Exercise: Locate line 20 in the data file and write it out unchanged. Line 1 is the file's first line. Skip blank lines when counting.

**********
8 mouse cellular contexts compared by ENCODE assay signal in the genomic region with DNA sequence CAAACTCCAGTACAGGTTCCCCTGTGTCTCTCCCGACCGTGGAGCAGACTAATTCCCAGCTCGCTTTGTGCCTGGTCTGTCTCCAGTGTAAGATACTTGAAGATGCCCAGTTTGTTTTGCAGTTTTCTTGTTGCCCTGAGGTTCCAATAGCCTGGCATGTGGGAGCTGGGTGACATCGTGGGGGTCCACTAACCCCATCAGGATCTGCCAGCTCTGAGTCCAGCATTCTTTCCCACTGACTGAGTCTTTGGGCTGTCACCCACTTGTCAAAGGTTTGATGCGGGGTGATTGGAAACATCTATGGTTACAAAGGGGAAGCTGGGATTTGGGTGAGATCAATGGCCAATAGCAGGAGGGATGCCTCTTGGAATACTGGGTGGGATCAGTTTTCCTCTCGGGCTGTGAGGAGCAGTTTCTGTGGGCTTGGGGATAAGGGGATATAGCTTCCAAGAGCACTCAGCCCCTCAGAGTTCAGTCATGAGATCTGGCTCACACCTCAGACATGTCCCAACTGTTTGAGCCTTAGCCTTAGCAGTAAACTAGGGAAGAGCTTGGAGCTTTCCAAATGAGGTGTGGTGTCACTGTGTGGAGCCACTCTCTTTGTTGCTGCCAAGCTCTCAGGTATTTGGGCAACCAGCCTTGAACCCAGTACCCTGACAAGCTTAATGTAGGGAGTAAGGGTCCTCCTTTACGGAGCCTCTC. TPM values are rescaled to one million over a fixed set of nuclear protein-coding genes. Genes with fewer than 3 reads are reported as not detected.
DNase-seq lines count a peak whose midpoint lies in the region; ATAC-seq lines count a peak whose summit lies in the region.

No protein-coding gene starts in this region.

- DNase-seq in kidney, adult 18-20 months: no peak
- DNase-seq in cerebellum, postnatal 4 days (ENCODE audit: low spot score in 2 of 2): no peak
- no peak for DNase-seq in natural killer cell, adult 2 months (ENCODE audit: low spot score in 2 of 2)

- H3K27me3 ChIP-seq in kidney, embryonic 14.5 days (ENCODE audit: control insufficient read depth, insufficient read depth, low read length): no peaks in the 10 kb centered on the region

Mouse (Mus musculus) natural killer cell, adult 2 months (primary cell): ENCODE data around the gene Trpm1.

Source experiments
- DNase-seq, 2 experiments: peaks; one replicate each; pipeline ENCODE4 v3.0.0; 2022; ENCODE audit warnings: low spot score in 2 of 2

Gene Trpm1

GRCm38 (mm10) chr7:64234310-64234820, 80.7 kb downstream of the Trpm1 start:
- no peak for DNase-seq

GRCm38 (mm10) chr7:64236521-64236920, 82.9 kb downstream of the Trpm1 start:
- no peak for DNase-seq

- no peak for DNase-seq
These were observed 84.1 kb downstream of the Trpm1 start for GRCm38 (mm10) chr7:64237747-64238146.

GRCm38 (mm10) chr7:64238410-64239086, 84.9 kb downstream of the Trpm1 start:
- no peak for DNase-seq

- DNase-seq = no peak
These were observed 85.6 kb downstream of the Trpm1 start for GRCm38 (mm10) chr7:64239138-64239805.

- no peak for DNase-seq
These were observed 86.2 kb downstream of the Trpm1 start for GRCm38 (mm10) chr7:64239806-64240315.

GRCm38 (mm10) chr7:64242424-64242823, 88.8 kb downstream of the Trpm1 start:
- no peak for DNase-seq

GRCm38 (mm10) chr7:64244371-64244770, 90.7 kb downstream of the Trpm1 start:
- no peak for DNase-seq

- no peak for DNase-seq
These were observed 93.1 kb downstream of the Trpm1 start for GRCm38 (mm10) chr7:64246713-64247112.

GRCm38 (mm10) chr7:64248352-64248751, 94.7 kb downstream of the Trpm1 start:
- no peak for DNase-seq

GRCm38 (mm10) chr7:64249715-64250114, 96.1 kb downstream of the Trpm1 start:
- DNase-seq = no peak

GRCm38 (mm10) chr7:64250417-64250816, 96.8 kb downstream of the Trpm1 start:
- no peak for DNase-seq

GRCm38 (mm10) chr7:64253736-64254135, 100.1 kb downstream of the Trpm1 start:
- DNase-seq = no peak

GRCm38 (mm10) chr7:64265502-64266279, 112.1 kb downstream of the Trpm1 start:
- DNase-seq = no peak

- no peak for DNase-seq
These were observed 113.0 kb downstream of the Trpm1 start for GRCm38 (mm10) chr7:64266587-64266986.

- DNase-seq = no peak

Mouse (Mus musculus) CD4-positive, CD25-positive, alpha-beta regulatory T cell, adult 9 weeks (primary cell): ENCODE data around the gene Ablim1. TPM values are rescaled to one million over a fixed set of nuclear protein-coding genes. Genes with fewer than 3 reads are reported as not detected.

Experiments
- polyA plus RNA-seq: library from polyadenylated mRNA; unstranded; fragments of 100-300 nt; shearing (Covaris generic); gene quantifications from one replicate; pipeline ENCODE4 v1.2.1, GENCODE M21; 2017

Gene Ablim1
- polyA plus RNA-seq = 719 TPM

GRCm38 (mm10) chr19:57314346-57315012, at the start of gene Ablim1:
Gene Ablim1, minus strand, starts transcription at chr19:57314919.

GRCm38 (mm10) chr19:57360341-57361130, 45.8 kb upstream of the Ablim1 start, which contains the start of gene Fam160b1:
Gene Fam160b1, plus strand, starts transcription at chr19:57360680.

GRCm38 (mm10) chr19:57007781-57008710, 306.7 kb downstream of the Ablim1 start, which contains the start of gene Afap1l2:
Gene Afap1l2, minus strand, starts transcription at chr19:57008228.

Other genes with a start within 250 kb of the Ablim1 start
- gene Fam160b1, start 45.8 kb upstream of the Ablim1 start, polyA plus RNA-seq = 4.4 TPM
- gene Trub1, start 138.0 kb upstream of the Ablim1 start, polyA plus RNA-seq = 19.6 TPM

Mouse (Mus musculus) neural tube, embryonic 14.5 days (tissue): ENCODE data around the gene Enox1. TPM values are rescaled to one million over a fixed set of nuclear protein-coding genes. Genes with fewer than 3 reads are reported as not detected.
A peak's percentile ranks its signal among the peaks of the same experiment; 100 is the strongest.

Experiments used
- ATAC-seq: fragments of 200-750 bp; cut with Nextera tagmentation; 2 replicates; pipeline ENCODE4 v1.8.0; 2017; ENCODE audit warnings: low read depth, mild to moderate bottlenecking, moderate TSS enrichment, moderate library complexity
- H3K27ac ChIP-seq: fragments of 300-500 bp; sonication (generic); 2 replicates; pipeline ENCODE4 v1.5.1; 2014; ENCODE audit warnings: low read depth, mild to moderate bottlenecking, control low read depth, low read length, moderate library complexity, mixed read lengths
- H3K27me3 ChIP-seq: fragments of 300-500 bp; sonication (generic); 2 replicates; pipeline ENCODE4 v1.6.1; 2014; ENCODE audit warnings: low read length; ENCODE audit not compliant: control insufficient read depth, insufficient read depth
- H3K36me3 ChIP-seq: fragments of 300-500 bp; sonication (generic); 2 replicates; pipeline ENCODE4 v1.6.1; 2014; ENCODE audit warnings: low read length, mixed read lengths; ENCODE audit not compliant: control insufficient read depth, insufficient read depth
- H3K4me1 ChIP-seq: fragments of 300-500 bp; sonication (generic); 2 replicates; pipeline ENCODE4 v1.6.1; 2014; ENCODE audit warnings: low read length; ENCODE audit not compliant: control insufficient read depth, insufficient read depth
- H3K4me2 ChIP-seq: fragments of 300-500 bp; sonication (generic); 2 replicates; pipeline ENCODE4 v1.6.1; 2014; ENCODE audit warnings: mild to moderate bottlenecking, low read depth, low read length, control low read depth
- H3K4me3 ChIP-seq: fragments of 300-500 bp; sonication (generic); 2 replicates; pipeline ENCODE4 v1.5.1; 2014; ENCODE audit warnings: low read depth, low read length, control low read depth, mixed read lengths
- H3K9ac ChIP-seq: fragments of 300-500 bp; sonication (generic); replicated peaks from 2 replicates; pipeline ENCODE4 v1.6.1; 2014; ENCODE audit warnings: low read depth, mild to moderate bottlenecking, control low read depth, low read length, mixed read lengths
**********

- DNase-seq = no peak